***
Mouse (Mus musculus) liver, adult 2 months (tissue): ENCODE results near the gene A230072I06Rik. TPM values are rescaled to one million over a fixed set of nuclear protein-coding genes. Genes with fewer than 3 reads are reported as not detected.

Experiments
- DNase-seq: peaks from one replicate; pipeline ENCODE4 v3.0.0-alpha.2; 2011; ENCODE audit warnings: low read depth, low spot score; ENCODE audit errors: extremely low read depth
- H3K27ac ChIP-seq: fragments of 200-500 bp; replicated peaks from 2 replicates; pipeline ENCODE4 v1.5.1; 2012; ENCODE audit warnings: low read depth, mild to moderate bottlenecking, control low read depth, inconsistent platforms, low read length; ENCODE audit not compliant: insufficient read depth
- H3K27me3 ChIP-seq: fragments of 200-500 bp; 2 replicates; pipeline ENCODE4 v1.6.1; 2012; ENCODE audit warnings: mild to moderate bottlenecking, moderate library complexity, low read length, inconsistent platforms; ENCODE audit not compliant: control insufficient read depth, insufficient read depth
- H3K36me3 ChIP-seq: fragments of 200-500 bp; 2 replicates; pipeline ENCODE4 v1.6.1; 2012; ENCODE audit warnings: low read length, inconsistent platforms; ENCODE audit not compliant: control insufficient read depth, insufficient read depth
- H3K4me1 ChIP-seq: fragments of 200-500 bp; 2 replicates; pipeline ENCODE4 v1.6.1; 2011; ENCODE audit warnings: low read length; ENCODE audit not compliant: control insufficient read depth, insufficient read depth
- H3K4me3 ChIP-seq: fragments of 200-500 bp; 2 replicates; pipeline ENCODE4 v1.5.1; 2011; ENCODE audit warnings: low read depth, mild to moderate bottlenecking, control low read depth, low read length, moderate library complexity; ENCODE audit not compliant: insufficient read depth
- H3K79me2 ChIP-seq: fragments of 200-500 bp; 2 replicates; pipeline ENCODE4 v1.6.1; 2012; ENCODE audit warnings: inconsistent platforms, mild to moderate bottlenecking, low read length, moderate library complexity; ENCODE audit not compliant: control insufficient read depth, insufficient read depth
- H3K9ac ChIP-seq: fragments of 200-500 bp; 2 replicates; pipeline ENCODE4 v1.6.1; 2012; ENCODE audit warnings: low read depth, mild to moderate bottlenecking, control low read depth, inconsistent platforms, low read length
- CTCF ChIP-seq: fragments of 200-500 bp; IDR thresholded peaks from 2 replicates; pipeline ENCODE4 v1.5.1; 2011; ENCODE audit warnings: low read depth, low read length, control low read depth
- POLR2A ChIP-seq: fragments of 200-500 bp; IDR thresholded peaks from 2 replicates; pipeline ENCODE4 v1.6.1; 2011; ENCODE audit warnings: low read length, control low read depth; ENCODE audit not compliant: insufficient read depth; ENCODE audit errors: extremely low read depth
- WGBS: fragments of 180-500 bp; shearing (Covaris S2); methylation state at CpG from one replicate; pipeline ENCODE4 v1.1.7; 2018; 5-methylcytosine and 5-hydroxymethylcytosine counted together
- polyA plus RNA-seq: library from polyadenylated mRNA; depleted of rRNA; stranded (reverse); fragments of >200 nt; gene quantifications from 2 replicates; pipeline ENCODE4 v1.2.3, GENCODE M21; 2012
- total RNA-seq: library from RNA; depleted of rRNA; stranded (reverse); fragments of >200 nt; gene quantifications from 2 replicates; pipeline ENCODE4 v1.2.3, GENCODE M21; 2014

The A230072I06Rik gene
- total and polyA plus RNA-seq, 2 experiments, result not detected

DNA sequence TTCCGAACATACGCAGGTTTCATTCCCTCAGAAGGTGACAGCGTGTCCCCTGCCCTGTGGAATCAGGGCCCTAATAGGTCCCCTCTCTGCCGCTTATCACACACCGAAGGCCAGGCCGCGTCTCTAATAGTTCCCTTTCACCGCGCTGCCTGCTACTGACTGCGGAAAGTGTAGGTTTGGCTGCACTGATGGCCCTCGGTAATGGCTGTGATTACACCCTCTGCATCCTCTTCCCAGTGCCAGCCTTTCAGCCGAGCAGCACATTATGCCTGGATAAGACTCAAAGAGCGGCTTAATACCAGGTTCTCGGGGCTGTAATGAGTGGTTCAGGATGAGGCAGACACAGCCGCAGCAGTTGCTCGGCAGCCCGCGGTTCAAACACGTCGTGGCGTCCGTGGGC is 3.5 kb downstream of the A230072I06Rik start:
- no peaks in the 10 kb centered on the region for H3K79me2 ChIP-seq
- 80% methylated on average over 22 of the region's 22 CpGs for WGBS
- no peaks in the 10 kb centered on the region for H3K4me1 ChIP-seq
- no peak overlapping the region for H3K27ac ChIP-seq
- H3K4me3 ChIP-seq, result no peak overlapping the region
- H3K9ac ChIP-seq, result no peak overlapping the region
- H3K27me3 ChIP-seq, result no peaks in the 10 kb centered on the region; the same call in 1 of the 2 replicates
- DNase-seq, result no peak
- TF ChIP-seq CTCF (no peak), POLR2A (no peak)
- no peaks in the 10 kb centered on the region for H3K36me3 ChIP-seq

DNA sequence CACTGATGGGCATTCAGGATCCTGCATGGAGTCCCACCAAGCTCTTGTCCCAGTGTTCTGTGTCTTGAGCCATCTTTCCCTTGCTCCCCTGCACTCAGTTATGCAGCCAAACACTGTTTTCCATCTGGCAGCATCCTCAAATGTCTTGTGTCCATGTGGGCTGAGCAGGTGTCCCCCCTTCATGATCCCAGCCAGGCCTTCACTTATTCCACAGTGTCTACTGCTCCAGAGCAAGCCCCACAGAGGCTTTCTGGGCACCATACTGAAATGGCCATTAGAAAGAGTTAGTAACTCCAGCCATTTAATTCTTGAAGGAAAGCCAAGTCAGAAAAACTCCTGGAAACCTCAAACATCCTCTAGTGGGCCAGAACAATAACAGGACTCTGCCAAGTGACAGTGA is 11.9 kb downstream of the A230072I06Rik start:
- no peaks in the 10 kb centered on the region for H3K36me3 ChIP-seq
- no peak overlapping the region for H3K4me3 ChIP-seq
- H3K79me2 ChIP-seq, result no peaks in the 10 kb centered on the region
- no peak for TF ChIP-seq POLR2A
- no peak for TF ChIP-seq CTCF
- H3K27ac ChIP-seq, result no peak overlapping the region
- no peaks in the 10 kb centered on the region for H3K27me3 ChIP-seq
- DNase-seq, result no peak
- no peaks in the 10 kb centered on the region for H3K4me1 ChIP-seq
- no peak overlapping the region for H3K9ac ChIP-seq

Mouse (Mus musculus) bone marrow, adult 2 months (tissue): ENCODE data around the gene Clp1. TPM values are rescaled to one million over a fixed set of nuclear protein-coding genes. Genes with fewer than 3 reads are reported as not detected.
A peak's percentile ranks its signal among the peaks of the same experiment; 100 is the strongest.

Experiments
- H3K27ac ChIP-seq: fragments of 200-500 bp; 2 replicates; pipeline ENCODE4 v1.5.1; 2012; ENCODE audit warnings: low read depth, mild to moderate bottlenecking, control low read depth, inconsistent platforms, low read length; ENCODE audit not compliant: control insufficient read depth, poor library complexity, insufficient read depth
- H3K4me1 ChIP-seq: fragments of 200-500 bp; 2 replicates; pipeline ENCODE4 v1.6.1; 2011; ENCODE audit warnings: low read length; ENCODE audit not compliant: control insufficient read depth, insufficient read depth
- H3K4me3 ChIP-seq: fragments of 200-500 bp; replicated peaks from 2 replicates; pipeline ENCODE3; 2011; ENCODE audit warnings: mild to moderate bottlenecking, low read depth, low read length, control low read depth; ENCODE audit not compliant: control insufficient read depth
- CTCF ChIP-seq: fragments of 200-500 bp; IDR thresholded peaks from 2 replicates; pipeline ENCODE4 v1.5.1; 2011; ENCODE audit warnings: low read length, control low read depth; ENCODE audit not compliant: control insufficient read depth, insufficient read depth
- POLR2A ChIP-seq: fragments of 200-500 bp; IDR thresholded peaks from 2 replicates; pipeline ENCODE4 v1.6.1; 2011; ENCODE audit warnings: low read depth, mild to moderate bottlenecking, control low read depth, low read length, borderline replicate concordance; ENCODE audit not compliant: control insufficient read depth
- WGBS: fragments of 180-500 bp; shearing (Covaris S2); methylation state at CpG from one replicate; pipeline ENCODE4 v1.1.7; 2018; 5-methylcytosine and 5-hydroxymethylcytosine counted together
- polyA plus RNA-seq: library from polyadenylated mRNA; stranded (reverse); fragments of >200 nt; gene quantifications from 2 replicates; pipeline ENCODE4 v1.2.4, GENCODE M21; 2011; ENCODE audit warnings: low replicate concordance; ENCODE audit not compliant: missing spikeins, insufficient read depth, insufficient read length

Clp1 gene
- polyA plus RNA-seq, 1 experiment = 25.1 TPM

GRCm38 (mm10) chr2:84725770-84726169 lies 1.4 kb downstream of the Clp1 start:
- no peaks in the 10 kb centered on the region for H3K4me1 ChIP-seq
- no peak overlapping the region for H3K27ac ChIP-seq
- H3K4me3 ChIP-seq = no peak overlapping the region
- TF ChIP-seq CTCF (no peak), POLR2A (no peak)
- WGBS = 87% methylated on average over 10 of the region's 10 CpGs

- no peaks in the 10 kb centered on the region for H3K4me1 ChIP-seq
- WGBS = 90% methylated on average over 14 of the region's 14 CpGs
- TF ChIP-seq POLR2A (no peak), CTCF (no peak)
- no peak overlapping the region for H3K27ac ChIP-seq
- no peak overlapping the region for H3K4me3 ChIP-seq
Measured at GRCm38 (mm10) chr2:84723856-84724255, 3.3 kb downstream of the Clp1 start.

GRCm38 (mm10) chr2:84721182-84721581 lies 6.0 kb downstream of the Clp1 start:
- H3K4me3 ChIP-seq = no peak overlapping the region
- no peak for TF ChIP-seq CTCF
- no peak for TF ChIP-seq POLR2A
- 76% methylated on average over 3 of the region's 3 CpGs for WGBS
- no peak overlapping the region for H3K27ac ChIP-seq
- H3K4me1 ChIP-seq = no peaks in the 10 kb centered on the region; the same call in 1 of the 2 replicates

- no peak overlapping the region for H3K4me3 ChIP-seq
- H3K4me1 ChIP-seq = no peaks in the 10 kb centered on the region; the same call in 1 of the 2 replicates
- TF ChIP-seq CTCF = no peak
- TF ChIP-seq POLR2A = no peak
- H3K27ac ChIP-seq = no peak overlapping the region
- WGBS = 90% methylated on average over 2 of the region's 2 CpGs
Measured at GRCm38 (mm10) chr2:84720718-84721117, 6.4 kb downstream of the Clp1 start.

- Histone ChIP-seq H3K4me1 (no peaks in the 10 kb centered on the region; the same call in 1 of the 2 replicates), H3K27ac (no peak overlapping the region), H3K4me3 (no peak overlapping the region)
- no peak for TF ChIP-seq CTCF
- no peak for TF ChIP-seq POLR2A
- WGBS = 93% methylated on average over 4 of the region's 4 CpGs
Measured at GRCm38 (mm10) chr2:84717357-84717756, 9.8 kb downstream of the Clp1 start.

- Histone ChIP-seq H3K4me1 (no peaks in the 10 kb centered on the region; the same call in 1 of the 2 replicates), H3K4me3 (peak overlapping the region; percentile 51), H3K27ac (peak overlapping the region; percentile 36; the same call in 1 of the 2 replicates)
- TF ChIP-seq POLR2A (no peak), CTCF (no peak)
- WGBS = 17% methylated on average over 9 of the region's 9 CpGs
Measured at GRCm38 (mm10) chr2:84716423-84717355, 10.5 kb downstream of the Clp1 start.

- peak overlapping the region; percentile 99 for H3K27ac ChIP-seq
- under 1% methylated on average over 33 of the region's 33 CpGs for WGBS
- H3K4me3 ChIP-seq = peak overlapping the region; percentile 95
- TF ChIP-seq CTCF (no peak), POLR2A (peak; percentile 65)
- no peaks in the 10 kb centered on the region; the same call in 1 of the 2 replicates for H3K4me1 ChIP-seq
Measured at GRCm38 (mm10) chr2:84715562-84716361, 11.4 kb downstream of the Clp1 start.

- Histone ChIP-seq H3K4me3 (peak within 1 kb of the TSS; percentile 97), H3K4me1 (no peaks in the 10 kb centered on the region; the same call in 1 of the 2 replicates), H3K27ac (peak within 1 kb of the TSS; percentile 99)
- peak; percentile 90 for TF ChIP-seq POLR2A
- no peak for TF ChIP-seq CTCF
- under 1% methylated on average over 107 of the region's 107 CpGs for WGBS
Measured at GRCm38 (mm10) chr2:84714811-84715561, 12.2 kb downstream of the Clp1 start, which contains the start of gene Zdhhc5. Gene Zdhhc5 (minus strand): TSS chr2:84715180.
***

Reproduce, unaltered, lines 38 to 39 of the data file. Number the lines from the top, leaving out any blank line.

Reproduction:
- no peaks in the 10 kb centered on the region for H3K4me1 ChIP-seq
- no peak overlapping the region for H3K9ac ChIP-seq